Local Video Series Sheds Light on Type 1 Diabetes
PITTSFIELD, Mass. — A local health-care worker is raising awareness for Type 1 diabetes — a chronic condition in which the pancreas produces little or no insulin — through videography and is attempting to normalize discussion around the autoimmune disease.
Carly Beery, a surgical technologist at Berkshire Medical Center, was diagnosed at the age of 11 years and is now creating a video series called "Diabetics Eatz" that outlines day-to-day life with diabetes while highlighting local eateries.
"I want to create content that links diabetics, that's 17 million of us in America, but also our friends and family that go through this struggle maybe not even knowing what's really wrong with us or how our life is on a day-to-day regular basis living with this chronic illness," Beery says in a campaign video.
The project is currently aiming to raise $10,000 for a pilot episode by mid-June. This will toward the necessities of film making including lights, cameras, the people behind them, as well as production and editing,
The content will be co-produced by Beery herself with local videographer/photographer and Berkshire International Film Festival participant Justin Allen.
Beery will speak casually on the details of the disease such as symptoms of blood sugar discrepancies, testing your blood sugar in public, the plethora of medical supplies diabetics have to carry around at all times, and how the diagnosis completely changes the way a person thinks about food.
"Carbs are wild, there are different types, and they all do a different thing," she said in regard to the extensive carbohydrate and sugar monitoring diabetics have to do to stay alive.
Diabetics face a number of health risks including diabetic ketoacidosis, a life-threatening problem that occurs when the body starts breaking down fat at a rate that is much too fast and the liver processes the fat into a fuel called ketones, causing the blood to become acidic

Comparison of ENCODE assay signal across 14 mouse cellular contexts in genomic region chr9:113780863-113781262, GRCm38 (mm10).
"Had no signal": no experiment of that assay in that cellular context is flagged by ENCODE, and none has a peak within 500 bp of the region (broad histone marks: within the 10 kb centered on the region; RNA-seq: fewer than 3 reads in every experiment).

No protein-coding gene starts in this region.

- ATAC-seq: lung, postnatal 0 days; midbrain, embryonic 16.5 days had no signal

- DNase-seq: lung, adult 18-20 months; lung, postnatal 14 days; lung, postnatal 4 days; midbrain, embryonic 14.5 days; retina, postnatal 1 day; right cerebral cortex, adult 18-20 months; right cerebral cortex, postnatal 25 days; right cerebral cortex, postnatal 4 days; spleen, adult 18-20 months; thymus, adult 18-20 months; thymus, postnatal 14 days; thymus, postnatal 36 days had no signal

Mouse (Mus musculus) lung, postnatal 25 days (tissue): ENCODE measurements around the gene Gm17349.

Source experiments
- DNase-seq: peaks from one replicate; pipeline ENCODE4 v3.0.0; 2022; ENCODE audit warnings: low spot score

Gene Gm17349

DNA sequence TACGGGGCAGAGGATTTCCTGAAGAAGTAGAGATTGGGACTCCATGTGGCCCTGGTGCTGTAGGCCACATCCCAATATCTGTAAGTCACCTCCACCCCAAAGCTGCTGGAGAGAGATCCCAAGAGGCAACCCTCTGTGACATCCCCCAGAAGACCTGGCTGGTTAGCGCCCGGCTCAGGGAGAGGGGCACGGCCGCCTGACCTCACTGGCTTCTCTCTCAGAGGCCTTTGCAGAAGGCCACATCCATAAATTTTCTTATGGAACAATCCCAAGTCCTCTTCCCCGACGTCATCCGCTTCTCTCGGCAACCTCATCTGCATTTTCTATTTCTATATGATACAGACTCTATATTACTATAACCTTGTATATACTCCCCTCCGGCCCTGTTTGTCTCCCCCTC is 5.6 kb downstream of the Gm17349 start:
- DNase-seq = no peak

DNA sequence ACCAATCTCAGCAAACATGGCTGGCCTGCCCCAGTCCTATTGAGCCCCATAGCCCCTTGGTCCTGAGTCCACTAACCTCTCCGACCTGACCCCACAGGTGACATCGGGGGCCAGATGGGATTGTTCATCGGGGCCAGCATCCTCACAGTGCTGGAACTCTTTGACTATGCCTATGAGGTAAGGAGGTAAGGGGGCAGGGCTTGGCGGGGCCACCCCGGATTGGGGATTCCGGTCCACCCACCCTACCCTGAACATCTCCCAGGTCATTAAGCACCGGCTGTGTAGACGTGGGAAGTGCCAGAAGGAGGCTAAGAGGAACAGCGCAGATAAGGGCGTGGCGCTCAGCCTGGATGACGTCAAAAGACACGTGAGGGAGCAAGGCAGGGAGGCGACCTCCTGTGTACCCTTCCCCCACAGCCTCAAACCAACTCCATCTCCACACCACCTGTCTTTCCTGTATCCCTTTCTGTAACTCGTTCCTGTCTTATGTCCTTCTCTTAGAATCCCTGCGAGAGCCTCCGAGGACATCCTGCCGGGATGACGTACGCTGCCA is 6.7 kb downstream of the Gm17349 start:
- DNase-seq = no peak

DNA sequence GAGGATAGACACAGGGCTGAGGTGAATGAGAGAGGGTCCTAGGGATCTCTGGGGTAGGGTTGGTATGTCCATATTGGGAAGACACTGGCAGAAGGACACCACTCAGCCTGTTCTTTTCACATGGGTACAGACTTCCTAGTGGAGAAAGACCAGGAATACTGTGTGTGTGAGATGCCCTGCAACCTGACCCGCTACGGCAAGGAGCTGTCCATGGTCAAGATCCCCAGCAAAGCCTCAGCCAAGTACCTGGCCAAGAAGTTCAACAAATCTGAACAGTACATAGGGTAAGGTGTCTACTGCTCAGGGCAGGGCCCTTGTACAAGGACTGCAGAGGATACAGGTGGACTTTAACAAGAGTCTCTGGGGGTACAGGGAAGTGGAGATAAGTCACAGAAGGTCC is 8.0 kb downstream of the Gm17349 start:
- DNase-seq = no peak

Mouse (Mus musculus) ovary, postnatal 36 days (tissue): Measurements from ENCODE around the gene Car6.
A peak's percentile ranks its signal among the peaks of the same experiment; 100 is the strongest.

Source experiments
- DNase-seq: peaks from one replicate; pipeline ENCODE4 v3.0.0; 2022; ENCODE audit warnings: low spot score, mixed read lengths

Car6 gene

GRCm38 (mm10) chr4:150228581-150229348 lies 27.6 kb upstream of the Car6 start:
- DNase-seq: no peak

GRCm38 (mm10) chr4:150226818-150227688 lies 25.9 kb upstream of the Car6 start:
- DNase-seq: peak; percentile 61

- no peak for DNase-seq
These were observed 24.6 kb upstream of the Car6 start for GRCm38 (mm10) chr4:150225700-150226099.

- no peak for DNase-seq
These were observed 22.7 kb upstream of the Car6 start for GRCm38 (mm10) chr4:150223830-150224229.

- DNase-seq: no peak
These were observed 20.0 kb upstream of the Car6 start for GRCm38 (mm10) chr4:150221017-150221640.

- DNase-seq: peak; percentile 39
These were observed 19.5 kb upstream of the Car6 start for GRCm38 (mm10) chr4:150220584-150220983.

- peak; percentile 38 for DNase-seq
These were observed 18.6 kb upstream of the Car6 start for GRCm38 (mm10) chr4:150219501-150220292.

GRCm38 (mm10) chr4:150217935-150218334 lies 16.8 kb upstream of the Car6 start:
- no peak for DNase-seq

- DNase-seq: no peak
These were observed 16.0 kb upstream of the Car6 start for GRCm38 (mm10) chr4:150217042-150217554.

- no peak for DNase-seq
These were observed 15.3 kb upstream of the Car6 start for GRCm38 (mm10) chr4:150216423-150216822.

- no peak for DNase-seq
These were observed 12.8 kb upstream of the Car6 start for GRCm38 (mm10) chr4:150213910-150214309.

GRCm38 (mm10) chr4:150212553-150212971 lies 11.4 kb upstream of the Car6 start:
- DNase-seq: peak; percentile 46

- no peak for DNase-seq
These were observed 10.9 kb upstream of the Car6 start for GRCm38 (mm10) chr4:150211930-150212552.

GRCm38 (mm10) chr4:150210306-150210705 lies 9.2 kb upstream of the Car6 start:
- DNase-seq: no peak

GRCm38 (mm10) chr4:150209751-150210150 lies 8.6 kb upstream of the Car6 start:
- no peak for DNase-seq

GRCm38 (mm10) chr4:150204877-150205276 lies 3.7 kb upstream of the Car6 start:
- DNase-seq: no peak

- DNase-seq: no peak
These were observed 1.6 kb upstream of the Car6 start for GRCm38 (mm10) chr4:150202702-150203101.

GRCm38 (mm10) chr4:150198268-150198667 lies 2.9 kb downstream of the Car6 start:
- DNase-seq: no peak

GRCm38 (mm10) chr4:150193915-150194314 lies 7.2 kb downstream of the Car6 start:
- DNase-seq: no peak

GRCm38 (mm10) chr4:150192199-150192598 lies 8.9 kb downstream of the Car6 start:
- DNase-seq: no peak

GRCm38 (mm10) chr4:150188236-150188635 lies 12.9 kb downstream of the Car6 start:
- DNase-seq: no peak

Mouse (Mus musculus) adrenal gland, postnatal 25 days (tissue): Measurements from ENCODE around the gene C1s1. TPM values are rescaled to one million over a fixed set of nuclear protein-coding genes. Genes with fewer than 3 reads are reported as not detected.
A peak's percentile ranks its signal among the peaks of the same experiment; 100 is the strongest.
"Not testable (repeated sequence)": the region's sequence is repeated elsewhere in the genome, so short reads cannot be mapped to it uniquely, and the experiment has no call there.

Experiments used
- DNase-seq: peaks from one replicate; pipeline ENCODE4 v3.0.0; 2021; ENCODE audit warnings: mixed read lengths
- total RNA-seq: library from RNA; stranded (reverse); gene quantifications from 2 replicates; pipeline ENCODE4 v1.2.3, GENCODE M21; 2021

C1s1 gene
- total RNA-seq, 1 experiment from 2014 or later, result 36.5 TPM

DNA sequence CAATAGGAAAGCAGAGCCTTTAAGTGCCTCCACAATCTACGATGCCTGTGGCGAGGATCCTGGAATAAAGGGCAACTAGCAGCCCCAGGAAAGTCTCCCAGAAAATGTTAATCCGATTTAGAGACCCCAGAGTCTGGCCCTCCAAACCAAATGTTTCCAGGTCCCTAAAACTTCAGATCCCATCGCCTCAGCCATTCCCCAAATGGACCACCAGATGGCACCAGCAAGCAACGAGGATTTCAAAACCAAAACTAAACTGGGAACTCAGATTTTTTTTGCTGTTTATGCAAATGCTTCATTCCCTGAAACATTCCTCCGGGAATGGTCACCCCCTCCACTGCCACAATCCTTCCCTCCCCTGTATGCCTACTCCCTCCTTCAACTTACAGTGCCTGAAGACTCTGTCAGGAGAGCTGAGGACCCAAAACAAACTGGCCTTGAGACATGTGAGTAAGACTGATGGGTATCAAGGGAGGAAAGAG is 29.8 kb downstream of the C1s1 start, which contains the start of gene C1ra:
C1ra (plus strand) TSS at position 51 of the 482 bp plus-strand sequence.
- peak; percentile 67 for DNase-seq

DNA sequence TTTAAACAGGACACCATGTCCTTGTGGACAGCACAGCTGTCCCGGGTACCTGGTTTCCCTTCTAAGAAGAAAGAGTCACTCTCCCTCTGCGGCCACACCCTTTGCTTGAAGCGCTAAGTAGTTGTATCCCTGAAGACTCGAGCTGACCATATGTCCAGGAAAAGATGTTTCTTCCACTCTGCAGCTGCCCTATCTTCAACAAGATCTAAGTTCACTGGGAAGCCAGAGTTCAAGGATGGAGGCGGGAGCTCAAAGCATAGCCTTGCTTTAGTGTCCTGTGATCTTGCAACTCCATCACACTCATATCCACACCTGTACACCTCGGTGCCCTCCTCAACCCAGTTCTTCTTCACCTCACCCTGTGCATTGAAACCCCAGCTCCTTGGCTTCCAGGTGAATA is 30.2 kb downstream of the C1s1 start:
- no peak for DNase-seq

At the same time, Beery will shine a light on local restaurants that have pulled through the pandemic. The 15 to 20 minute-long pilot episode will be filmed at the newly expanded Thistle and Mirth and feature its employees.
She will discuss Type 1 diabetes with the restaurant's owners Joad Bowman and Austin Oliver and bartender Zack Morris.
"What we want to do is make it look as professional as possible like you're watching a TV show, basically," she said. "The episode will definitely have a structure, it's going to be educational, but also about food and how it affects us."
By bringing in personalities such as Morris, Beery is trying to make the content relatable and enjoyable for everyone while speaking about a very serious matter.
Beery said her diagnosis was sudden and scary and that she didn't grasp the lifelong impact of it. She was sent to juvenile diabetes support groups and found that they were helpful, but also isolating.
There is even a lack of education on Type 1 diabetes in the health care field, she said, because of ever-changing technology that is available but never taught.
"It's one of the highest co-morbidities in America and it comes out with the most complications, but nobody really knows how to address it, or which types of things we're using. Let's be real, technology's changed," she added.
"I used to use a syringe and an insulin vial and now I have a pump that works wirelessly and a continuous glucose monitor that checks my blood sugar every five minutes, so we've made a lot of strides but nobody's talking about it."
Since releasing a campaign video, Beery said many Type 1 diabetics have "come out of the woodwork" and shown support for the project.
Though the goal is to reach Berkshire County residents first, Beery eventually wishes for "Diabetic Eatz" to reach people nationally and have sponsors. To make this possible, she said, there are many ways to support the project including donations and interacting with the content on social media.
"Diabetic Eatz" can be found on Instagram, Youtube, and GoFundMe.
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